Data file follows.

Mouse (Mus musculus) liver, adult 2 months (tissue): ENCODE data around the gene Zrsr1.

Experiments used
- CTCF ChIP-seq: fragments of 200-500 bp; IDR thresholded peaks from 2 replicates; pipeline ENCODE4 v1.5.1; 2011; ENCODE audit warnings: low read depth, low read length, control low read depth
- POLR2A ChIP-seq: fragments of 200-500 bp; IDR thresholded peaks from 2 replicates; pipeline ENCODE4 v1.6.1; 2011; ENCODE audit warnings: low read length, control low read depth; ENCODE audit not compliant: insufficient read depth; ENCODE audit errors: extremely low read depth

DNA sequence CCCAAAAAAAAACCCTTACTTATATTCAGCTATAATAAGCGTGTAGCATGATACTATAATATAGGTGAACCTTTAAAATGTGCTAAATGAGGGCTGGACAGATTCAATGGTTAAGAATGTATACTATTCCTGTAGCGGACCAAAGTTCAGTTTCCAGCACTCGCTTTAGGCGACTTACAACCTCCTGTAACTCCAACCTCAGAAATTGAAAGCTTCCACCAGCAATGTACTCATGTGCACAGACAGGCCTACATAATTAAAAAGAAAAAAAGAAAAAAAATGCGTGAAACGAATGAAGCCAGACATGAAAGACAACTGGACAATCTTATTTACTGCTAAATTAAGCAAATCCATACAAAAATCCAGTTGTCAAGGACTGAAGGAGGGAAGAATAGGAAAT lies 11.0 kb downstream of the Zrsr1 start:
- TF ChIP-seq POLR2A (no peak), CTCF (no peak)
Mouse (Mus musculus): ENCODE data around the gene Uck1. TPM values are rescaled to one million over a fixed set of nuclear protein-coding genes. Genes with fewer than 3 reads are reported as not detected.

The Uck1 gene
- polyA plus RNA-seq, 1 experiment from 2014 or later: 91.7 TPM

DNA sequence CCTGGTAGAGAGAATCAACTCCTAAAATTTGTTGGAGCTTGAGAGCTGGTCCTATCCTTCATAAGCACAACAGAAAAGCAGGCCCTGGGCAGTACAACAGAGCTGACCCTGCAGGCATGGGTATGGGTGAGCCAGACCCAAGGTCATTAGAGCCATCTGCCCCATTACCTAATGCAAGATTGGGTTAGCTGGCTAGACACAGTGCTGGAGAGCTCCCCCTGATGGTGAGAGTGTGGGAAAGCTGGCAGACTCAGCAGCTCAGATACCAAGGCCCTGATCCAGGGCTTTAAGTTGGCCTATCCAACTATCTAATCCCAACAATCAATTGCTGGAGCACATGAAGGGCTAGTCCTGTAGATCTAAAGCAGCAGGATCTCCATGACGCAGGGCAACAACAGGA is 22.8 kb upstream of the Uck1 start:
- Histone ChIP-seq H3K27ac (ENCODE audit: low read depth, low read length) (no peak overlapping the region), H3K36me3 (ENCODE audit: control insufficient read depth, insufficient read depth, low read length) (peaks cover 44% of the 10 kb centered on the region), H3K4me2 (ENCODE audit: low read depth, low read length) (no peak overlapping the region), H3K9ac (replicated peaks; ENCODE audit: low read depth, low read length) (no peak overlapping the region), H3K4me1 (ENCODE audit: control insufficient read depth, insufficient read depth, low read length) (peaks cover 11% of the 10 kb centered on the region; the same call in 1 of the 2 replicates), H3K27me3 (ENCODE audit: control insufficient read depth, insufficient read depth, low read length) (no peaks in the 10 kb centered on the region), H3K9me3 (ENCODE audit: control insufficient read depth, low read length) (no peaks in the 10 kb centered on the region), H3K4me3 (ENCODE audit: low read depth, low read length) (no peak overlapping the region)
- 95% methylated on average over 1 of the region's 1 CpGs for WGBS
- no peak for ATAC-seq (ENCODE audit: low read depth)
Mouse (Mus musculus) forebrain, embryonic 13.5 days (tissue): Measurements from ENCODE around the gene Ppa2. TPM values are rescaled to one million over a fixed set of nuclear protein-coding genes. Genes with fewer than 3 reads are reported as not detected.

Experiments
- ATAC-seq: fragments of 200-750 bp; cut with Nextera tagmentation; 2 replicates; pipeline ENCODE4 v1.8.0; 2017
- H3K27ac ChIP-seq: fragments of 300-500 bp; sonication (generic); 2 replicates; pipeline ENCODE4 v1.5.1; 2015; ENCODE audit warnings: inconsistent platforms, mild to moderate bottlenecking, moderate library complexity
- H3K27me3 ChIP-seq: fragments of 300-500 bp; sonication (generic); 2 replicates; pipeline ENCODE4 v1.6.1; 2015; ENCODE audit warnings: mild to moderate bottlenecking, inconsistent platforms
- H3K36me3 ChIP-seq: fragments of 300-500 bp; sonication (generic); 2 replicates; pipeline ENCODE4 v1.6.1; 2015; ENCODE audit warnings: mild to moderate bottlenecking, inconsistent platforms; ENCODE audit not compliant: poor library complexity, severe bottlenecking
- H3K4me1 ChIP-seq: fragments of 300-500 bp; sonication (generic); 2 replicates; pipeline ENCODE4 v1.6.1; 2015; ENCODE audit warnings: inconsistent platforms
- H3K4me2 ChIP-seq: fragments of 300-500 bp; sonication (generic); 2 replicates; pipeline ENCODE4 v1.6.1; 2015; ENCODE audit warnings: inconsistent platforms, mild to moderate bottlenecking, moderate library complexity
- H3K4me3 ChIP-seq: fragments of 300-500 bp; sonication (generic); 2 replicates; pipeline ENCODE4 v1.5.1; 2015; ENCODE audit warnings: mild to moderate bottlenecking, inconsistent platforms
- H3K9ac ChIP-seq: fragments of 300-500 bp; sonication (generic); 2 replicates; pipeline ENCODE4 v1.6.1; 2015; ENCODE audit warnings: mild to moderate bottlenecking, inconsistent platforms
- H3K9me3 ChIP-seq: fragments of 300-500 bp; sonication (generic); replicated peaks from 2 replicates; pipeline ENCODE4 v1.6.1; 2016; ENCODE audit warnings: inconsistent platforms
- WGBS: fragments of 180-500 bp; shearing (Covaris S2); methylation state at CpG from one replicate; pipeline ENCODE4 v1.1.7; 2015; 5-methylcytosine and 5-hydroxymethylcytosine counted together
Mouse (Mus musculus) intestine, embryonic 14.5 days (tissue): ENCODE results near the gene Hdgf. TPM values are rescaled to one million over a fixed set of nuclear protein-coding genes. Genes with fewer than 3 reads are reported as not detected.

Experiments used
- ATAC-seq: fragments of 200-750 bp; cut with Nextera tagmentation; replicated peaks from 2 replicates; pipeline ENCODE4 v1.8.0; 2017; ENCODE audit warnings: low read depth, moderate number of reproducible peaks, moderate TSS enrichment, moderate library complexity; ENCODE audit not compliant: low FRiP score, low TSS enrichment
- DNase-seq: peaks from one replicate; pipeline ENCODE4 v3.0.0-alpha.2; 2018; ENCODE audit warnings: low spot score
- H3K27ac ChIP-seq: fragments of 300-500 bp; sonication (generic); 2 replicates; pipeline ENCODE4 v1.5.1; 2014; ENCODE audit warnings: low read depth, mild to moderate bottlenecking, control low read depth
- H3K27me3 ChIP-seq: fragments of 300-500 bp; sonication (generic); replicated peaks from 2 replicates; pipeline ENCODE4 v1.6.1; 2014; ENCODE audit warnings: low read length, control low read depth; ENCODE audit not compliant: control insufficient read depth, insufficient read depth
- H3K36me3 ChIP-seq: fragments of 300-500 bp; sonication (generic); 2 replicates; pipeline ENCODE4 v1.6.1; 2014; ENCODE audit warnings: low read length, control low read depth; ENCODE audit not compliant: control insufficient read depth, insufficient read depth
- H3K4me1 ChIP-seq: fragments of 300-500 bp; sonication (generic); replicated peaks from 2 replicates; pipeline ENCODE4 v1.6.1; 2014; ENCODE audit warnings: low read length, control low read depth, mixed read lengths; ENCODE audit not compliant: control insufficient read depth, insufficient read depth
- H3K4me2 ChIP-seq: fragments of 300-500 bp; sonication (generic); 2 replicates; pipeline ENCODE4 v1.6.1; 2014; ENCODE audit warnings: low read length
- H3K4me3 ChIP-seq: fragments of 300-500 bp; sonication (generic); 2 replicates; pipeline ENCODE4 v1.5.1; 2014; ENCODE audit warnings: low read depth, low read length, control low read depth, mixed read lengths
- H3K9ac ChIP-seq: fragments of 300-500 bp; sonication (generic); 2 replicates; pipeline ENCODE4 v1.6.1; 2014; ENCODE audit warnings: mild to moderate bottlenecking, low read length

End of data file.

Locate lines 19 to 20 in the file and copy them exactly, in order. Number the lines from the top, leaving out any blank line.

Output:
- H3K36me3 ChIP-seq: fragments of 300-500 bp; sonication (generic); 2 replicates; pipeline ENCODE4 v1.6.1; 2015; ENCODE audit warnings: mild to moderate bottlenecking, inconsistent platforms; ENCODE audit not compliant: poor library complexity, severe bottlenecking
- H3K4me1 ChIP-seq: fragments of 300-500 bp; sonication (generic); 2 replicates; pipeline ENCODE4 v1.6.1; 2015; ENCODE audit warnings: inconsistent platforms